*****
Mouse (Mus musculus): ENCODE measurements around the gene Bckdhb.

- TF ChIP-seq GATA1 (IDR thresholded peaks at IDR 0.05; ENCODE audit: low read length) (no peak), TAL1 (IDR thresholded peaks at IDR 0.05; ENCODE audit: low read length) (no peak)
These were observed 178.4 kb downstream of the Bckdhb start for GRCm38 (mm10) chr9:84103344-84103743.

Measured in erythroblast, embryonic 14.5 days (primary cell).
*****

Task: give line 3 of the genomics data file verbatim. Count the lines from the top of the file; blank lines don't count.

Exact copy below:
These were observed 178.4 kb downstream of the Bckdhb start for GRCm38 (mm10) chr9:84103344-84103743.